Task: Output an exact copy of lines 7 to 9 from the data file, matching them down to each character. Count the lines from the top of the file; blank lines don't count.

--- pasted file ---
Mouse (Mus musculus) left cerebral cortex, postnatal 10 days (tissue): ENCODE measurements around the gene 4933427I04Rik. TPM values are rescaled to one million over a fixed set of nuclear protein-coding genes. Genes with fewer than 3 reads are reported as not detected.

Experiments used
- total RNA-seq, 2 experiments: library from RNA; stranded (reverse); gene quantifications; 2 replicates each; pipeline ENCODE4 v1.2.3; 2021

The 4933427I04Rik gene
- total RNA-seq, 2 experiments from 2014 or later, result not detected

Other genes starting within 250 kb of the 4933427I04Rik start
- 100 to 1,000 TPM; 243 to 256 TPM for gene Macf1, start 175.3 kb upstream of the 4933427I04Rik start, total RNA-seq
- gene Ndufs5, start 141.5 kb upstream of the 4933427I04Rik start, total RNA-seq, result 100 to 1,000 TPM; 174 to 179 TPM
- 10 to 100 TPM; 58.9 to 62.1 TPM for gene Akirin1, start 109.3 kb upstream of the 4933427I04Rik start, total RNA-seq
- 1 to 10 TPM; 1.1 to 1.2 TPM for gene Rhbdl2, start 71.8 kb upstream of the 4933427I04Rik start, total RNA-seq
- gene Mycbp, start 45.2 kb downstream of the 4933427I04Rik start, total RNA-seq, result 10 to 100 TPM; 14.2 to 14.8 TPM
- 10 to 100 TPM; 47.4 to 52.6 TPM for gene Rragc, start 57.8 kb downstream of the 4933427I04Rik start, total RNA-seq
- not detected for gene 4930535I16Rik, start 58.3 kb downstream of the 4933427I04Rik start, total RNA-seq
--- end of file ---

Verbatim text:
- 100 to 1,000 TPM; 243 to 256 TPM for gene Macf1, start 175.3 kb upstream of the 4933427I04Rik start, total RNA-seq
- gene Ndufs5, start 141.5 kb upstream of the 4933427I04Rik start, total RNA-seq, result 100 to 1,000 TPM; 174 to 179 TPM
- 10 to 100 TPM; 58.9 to 62.1 TPM for gene Akirin1, start 109.3 kb upstream of the 4933427I04Rik start, total RNA-seq